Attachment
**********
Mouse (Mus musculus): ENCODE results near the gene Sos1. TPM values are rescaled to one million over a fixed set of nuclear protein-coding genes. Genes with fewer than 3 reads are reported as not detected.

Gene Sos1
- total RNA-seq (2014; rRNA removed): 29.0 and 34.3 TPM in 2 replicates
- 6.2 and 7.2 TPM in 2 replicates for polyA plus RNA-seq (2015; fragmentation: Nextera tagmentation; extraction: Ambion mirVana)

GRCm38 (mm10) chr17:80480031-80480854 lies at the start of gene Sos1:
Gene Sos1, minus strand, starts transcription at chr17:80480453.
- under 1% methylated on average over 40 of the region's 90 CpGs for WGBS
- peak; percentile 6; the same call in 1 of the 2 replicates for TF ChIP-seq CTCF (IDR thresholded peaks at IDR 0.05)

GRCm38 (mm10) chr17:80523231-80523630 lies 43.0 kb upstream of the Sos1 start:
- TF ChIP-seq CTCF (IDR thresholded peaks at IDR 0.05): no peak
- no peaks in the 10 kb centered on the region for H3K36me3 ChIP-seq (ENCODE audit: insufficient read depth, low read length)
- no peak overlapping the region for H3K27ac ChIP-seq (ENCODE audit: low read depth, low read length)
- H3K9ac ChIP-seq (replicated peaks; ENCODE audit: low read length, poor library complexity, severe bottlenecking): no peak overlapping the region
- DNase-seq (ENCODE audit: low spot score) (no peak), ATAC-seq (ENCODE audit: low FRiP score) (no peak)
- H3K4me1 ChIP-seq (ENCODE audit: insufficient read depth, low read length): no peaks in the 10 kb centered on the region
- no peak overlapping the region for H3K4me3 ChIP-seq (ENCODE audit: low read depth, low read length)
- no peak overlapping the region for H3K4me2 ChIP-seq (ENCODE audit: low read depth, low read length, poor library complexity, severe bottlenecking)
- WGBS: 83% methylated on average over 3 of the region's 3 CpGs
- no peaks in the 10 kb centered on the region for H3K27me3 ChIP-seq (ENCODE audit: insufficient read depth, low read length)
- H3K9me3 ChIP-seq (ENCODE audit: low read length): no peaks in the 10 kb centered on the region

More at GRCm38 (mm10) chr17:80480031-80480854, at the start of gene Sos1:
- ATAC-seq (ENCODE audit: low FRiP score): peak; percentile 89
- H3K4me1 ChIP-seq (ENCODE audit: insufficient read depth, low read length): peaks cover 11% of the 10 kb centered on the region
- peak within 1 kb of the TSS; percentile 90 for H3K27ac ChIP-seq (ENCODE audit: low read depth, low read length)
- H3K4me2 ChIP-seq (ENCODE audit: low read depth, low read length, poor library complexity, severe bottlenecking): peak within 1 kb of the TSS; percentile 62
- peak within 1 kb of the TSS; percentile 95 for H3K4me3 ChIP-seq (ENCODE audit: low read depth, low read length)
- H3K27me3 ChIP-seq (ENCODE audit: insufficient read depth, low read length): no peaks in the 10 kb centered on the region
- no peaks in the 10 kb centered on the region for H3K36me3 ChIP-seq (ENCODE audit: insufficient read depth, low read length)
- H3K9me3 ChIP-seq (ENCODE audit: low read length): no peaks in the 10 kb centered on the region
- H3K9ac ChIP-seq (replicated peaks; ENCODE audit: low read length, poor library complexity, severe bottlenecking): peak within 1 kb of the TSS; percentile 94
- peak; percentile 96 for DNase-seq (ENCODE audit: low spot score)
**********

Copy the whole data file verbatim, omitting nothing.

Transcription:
Mouse (Mus musculus): ENCODE results near the gene Sos1. TPM values are rescaled to one million over a fixed set of nuclear protein-coding genes. Genes with fewer than 3 reads are reported as not detected.

Gene Sos1
- total RNA-seq (2014; rRNA removed): 29.0 and 34.3 TPM in 2 replicates
- 6.2 and 7.2 TPM in 2 replicates for polyA plus RNA-seq (2015; fragmentation: Nextera tagmentation; extraction: Ambion mirVana)

GRCm38 (mm10) chr17:80480031-80480854 lies at the start of gene Sos1:
Gene Sos1, minus strand, starts transcription at chr17:80480453.
- under 1% methylated on average over 40 of the region's 90 CpGs for WGBS
- peak; percentile 6; the same call in 1 of the 2 replicates for TF ChIP-seq CTCF (IDR thresholded peaks at IDR 0.05)

GRCm38 (mm10) chr17:80523231-80523630 lies 43.0 kb upstream of the Sos1 start:
- TF ChIP-seq CTCF (IDR thresholded peaks at IDR 0.05): no peak
- no peaks in the 10 kb centered on the region for H3K36me3 ChIP-seq (ENCODE audit: insufficient read depth, low read length)
- no peak overlapping the region for H3K27ac ChIP-seq (ENCODE audit: low read depth, low read length)
- H3K9ac ChIP-seq (replicated peaks; ENCODE audit: low read length, poor library complexity, severe bottlenecking): no peak overlapping the region
- DNase-seq (ENCODE audit: low spot score) (no peak), ATAC-seq (ENCODE audit: low FRiP score) (no peak)
- H3K4me1 ChIP-seq (ENCODE audit: insufficient read depth, low read length): no peaks in the 10 kb centered on the region
- no peak overlapping the region for H3K4me3 ChIP-seq (ENCODE audit: low read depth, low read length)
- no peak overlapping the region for H3K4me2 ChIP-seq (ENCODE audit: low read depth, low read length, poor library complexity, severe bottlenecking)
- WGBS: 83% methylated on average over 3 of the region's 3 CpGs
- no peaks in the 10 kb centered on the region for H3K27me3 ChIP-seq (ENCODE audit: insufficient read depth, low read length)
- H3K9me3 ChIP-seq (ENCODE audit: low read length): no peaks in the 10 kb centered on the region

More at GRCm38 (mm10) chr17:80480031-80480854, at the start of gene Sos1:
- ATAC-seq (ENCODE audit: low FRiP score): peak; percentile 89
- H3K4me1 ChIP-seq (ENCODE audit: insufficient read depth, low read length): peaks cover 11% of the 10 kb centered on the region
- peak within 1 kb of the TSS; percentile 90 for H3K27ac ChIP-seq (ENCODE audit: low read depth, low read length)
- H3K4me2 ChIP-seq (ENCODE audit: low read depth, low read length, poor library complexity, severe bottlenecking): peak within 1 kb of the TSS; percentile 62
- peak within 1 kb of the TSS; percentile 95 for H3K4me3 ChIP-seq (ENCODE audit: low read depth, low read length)
- H3K27me3 ChIP-seq (ENCODE audit: insufficient read depth, low read length): no peaks in the 10 kb centered on the region
- no peaks in the 10 kb centered on the region for H3K36me3 ChIP-seq (ENCODE audit: insufficient read depth, low read length)
- H3K9me3 ChIP-seq (ENCODE audit: low read length): no peaks in the 10 kb centered on the region
- H3K9ac ChIP-seq (replicated peaks; ENCODE audit: low read length, poor library complexity, severe bottlenecking): peak within 1 kb of the TSS; percentile 94
- peak; percentile 96 for DNase-seq (ENCODE audit: low spot score)